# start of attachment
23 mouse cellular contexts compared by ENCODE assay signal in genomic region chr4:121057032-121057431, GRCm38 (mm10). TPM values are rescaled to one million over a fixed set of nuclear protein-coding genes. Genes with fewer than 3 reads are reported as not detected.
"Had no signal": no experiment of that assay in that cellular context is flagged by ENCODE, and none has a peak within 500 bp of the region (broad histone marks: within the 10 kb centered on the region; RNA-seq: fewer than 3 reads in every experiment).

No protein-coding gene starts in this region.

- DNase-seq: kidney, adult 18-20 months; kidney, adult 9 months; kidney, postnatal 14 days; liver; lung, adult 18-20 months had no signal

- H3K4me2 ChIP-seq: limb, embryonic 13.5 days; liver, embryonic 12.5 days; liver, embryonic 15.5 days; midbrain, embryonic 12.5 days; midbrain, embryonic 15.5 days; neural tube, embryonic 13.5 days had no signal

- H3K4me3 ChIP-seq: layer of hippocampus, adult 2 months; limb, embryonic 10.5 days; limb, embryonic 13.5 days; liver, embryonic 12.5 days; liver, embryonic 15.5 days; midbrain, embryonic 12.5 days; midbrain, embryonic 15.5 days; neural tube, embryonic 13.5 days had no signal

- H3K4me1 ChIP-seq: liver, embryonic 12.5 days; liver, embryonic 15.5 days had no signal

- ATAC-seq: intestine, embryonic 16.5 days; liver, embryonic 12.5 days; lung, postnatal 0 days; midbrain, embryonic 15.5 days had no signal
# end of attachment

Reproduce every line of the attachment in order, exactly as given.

23 mouse cellular contexts compared by ENCODE assay signal in genomic region chr4:121057032-121057431, GRCm38 (mm10). TPM values are rescaled to one million over a fixed set of nuclear protein-coding genes. Genes with fewer than 3 reads are reported as not detected.
"Had no signal": no experiment of that assay in that cellular context is flagged by ENCODE, and none has a peak within 500 bp of the region (broad histone marks: within the 10 kb centered on the region; RNA-seq: fewer than 3 reads in every experiment).

No protein-coding gene starts in this region.

- DNase-seq: kidney, adult 18-20 months; kidney, adult 9 months; kidney, postnatal 14 days; liver; lung, adult 18-20 months had no signal

- H3K4me2 ChIP-seq: limb, embryonic 13.5 days; liver, embryonic 12.5 days; liver, embryonic 15.5 days; midbrain, embryonic 12.5 days; midbrain, embryonic 15.5 days; neural tube, embryonic 13.5 days had no signal

- H3K4me3 ChIP-seq: layer of hippocampus, adult 2 months; limb, embryonic 10.5 days; limb, embryonic 13.5 days; liver, embryonic 12.5 days; liver, embryonic 15.5 days; midbrain, embryonic 12.5 days; midbrain, embryonic 15.5 days; neural tube, embryonic 13.5 days had no signal

- H3K4me1 ChIP-seq: liver, embryonic 12.5 days; liver, embryonic 15.5 days had no signal

- ATAC-seq: intestine, embryonic 16.5 days; liver, embryonic 12.5 days; lung, postnatal 0 days; midbrain, embryonic 15.5 days had no signal